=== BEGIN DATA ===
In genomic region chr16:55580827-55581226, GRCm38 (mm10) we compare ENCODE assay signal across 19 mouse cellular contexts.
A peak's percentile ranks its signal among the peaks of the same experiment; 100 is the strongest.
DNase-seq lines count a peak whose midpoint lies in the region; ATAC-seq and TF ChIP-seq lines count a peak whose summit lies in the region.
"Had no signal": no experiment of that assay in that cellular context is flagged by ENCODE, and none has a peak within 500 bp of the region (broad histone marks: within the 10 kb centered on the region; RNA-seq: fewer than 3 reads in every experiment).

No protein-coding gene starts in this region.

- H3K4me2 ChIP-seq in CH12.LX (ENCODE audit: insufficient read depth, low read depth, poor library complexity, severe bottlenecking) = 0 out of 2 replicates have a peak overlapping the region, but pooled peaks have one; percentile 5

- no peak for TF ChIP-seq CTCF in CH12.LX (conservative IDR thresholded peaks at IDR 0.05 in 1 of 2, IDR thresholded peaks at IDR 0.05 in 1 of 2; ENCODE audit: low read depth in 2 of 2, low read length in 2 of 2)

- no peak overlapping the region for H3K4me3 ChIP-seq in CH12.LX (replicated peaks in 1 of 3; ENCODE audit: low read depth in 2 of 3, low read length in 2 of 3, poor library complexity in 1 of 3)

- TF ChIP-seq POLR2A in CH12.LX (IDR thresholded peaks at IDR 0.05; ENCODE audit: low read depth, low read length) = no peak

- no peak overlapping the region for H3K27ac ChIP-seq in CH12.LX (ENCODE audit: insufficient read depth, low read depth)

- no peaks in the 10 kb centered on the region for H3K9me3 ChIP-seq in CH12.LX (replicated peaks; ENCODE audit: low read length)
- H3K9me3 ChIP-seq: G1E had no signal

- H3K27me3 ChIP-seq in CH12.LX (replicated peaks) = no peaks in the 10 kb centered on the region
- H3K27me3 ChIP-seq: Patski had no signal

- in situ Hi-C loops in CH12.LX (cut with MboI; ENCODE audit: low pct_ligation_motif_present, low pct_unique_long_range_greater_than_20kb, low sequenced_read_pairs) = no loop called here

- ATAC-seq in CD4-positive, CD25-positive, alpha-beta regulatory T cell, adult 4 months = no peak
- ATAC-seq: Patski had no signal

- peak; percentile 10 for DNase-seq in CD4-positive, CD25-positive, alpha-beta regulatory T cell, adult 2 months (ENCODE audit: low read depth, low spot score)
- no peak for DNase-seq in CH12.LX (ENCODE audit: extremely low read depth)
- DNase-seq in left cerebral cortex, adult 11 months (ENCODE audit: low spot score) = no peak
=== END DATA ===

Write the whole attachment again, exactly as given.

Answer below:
In genomic region chr16:55580827-55581226, GRCm38 (mm10) we compare ENCODE assay signal across 19 mouse cellular contexts.
A peak's percentile ranks its signal among the peaks of the same experiment; 100 is the strongest.
DNase-seq lines count a peak whose midpoint lies in the region; ATAC-seq and TF ChIP-seq lines count a peak whose summit lies in the region.
"Had no signal": no experiment of that assay in that cellular context is flagged by ENCODE, and none has a peak within 500 bp of the region (broad histone marks: within the 10 kb centered on the region; RNA-seq: fewer than 3 reads in every experiment).

No protein-coding gene starts in this region.

- H3K4me2 ChIP-seq in CH12.LX (ENCODE audit: insufficient read depth, low read depth, poor library complexity, severe bottlenecking) = 0 out of 2 replicates have a peak overlapping the region, but pooled peaks have one; percentile 5

- no peak for TF ChIP-seq CTCF in CH12.LX (conservative IDR thresholded peaks at IDR 0.05 in 1 of 2, IDR thresholded peaks at IDR 0.05 in 1 of 2; ENCODE audit: low read depth in 2 of 2, low read length in 2 of 2)

- no peak overlapping the region for H3K4me3 ChIP-seq in CH12.LX (replicated peaks in 1 of 3; ENCODE audit: low read depth in 2 of 3, low read length in 2 of 3, poor library complexity in 1 of 3)

- TF ChIP-seq POLR2A in CH12.LX (IDR thresholded peaks at IDR 0.05; ENCODE audit: low read depth, low read length) = no peak

- no peak overlapping the region for H3K27ac ChIP-seq in CH12.LX (ENCODE audit: insufficient read depth, low read depth)

- no peaks in the 10 kb centered on the region for H3K9me3 ChIP-seq in CH12.LX (replicated peaks; ENCODE audit: low read length)
- H3K9me3 ChIP-seq: G1E had no signal

- H3K27me3 ChIP-seq in CH12.LX (replicated peaks) = no peaks in the 10 kb centered on the region
- H3K27me3 ChIP-seq: Patski had no signal

- in situ Hi-C loops in CH12.LX (cut with MboI; ENCODE audit: low pct_ligation_motif_present, low pct_unique_long_range_greater_than_20kb, low sequenced_read_pairs) = no loop called here

- ATAC-seq in CD4-positive, CD25-positive, alpha-beta regulatory T cell, adult 4 months = no peak
- ATAC-seq: Patski had no signal

- peak; percentile 10 for DNase-seq in CD4-positive, CD25-positive, alpha-beta regulatory T cell, adult 2 months (ENCODE audit: low read depth, low spot score)
- no peak for DNase-seq in CH12.LX (ENCODE audit: extremely low read depth)
- DNase-seq in left cerebral cortex, adult 11 months (ENCODE audit: low spot score) = no peak